There is something to be said about an ecumenical dialogue, but would it be ecumenical if one side had to disown their originators?
In the end, the most controversial words of the interview, which, for the German media, were these:It is time that those on the Protestant side of the argument completely dissociate themselves from Luther’s view that the pope is the Antichrist. Because that was not intended for the Pope as an individual Christian. The Catholic Church was to be considered thus in her self-image. This can not be dismissed as a time-related controversy. We need to move on from the shadows of our denominational perspective on the Church’s history.The words of the bishop have been heavily criticized – including by Catholics (of course) who view them as somewhat quaint. No Protestant says that today! Sorry, we know that Protestantism is not in the best shape in the nation of Luther and Melanchton, but it does not matter: plenty of Protestants around the world (go ask the dozens of millions of new Evangelicals in Latin America) do hold Luther’s view of the Holy Roman and Apostolic See faithfully.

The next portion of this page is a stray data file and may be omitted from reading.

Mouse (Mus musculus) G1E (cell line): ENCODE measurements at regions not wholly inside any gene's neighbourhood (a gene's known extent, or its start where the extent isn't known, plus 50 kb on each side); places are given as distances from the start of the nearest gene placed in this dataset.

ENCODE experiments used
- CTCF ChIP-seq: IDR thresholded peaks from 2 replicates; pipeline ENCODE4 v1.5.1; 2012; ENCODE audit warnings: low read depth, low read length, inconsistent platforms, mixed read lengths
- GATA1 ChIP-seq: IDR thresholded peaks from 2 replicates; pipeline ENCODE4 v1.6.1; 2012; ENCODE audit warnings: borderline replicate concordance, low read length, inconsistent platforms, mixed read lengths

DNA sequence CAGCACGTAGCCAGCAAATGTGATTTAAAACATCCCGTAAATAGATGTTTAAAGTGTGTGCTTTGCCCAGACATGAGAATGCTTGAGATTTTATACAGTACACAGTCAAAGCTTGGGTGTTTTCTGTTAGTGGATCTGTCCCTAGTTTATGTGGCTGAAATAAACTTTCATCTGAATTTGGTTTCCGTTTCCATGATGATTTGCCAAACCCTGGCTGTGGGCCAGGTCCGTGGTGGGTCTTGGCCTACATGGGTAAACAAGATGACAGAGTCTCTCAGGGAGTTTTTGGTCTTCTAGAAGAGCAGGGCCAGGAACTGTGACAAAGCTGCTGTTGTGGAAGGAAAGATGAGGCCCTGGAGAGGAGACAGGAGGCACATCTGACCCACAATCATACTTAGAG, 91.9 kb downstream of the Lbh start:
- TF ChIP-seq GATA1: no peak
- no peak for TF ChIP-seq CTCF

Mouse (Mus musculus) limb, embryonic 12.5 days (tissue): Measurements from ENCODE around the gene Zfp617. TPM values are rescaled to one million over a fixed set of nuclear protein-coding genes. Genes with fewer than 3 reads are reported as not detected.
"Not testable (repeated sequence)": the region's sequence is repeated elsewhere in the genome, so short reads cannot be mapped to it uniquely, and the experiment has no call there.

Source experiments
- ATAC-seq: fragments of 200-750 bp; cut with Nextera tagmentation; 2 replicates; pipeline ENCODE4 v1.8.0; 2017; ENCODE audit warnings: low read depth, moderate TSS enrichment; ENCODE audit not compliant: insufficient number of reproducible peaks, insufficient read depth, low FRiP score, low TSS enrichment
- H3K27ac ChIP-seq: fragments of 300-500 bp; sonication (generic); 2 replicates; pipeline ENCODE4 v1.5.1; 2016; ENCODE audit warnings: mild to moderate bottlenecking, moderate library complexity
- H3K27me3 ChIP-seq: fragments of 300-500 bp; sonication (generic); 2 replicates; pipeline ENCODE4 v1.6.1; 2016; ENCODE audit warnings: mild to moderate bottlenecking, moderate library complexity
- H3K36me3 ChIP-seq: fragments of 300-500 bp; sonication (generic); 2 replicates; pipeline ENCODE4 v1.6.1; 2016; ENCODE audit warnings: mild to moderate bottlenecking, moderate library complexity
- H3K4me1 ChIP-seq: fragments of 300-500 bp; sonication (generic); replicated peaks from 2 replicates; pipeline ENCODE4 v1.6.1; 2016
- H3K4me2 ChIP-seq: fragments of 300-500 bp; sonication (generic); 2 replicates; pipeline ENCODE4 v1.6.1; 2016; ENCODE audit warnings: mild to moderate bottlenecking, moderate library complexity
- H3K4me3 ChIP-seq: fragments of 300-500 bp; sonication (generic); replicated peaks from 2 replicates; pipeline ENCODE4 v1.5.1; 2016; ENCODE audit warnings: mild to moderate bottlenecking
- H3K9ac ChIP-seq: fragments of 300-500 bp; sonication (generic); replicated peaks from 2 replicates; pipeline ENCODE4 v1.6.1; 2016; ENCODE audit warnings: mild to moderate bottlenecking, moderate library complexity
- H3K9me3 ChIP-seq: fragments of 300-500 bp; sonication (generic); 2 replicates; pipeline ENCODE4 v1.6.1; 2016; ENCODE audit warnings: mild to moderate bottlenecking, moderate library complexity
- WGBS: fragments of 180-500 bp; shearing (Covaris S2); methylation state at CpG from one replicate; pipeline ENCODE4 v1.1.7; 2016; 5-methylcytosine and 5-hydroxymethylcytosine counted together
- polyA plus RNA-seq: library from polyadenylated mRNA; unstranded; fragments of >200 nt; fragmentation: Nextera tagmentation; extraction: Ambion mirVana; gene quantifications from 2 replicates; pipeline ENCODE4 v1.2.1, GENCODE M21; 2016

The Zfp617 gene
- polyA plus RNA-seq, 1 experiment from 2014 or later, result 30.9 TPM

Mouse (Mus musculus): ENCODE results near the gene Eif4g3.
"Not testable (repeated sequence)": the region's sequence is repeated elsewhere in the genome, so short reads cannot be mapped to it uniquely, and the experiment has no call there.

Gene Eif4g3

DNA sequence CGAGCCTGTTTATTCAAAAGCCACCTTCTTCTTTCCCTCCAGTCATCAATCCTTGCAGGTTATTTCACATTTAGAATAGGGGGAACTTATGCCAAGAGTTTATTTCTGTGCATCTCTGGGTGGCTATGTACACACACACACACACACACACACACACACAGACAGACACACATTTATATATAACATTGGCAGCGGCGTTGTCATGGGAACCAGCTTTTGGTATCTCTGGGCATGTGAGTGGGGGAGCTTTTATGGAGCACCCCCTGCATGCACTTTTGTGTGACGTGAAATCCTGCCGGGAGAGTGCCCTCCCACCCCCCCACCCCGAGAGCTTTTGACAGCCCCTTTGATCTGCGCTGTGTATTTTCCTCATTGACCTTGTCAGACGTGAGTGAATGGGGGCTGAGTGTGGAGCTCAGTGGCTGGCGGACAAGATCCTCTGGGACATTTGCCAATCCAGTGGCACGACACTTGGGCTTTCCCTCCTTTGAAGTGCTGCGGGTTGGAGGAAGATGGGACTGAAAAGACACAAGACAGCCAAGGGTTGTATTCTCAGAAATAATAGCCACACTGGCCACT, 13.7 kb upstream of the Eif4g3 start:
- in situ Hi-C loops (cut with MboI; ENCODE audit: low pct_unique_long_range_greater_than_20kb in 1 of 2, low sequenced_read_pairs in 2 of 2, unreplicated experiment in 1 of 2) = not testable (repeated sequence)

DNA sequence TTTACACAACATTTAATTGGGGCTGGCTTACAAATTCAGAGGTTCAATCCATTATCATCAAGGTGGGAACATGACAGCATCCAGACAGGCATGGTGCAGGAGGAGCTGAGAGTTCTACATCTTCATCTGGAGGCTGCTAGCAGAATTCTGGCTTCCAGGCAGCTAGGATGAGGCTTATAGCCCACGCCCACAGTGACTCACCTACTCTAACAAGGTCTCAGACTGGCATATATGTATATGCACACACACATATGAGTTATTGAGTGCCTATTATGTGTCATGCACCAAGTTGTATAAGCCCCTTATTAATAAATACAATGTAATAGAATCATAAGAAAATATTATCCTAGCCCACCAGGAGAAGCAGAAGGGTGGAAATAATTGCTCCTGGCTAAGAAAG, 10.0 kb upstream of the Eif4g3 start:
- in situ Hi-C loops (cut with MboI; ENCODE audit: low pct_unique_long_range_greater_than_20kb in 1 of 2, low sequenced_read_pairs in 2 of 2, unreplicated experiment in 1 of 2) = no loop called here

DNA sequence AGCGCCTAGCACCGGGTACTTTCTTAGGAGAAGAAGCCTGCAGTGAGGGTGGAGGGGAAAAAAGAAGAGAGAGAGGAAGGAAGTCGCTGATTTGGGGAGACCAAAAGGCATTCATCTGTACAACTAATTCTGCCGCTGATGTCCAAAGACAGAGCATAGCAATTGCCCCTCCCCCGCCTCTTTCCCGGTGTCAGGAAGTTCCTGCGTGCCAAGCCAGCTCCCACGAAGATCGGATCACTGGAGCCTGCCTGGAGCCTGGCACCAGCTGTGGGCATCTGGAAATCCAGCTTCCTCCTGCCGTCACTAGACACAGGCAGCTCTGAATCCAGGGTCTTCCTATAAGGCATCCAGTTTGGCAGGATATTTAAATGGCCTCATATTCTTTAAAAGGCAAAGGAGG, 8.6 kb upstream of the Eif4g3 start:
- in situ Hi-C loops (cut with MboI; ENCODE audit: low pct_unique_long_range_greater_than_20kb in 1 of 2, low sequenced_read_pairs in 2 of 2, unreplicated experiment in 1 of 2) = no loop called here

I’m not sure if I detect sarcasm or not, but many Protestants still consider Rome the Great Whore of Babylon and the Pope, at the very least, an antichrist. But for Lutherans today, I suspect, it was a time controversy and well suited to the book of Revelation. I am not saying it was accurately applied by any means.
Anyway, just a conversation starter.
Of course, I don’t ‘own’ Luther so, you know, I have no problem ‘disowning him’ at times. Usually I do so by speaking about his drinking habits.